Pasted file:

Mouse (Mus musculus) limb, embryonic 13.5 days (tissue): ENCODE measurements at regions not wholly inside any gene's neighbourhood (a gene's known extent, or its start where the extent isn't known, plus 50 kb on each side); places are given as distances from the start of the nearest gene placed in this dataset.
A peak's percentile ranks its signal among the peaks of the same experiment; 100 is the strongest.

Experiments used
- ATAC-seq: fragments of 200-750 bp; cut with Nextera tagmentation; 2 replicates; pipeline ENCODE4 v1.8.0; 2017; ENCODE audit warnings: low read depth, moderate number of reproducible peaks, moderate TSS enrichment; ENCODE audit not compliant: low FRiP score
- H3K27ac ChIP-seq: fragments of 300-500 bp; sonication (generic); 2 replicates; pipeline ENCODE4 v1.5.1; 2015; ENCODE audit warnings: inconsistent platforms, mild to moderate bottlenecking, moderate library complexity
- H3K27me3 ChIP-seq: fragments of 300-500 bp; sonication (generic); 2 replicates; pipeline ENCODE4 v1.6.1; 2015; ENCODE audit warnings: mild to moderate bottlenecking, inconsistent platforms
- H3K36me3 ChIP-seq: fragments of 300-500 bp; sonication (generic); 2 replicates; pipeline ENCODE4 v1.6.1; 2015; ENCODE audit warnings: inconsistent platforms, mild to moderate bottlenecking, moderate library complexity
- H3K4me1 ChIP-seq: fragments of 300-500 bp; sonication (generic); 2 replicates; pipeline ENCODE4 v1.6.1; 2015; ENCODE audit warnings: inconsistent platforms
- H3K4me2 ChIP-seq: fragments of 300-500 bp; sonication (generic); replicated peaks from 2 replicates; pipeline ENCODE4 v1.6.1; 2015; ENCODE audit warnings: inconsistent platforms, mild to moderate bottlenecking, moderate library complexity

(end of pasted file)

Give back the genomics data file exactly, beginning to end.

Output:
Mouse (Mus musculus) limb, embryonic 13.5 days (tissue): ENCODE measurements at regions not wholly inside any gene's neighbourhood (a gene's known extent, or its start where the extent isn't known, plus 50 kb on each side); places are given as distances from the start of the nearest gene placed in this dataset.
A peak's percentile ranks its signal among the peaks of the same experiment; 100 is the strongest.

Experiments used
- ATAC-seq: fragments of 200-750 bp; cut with Nextera tagmentation; 2 replicates; pipeline ENCODE4 v1.8.0; 2017; ENCODE audit warnings: low read depth, moderate number of reproducible peaks, moderate TSS enrichment; ENCODE audit not compliant: low FRiP score
- H3K27ac ChIP-seq: fragments of 300-500 bp; sonication (generic); 2 replicates; pipeline ENCODE4 v1.5.1; 2015; ENCODE audit warnings: inconsistent platforms, mild to moderate bottlenecking, moderate library complexity
- H3K27me3 ChIP-seq: fragments of 300-500 bp; sonication (generic); 2 replicates; pipeline ENCODE4 v1.6.1; 2015; ENCODE audit warnings: mild to moderate bottlenecking, inconsistent platforms
- H3K36me3 ChIP-seq: fragments of 300-500 bp; sonication (generic); 2 replicates; pipeline ENCODE4 v1.6.1; 2015; ENCODE audit warnings: inconsistent platforms, mild to moderate bottlenecking, moderate library complexity
- H3K4me1 ChIP-seq: fragments of 300-500 bp; sonication (generic); 2 replicates; pipeline ENCODE4 v1.6.1; 2015; ENCODE audit warnings: inconsistent platforms
- H3K4me2 ChIP-seq: fragments of 300-500 bp; sonication (generic); replicated peaks from 2 replicates; pipeline ENCODE4 v1.6.1; 2015; ENCODE audit warnings: inconsistent platforms, mild to moderate bottlenecking, moderate library complexity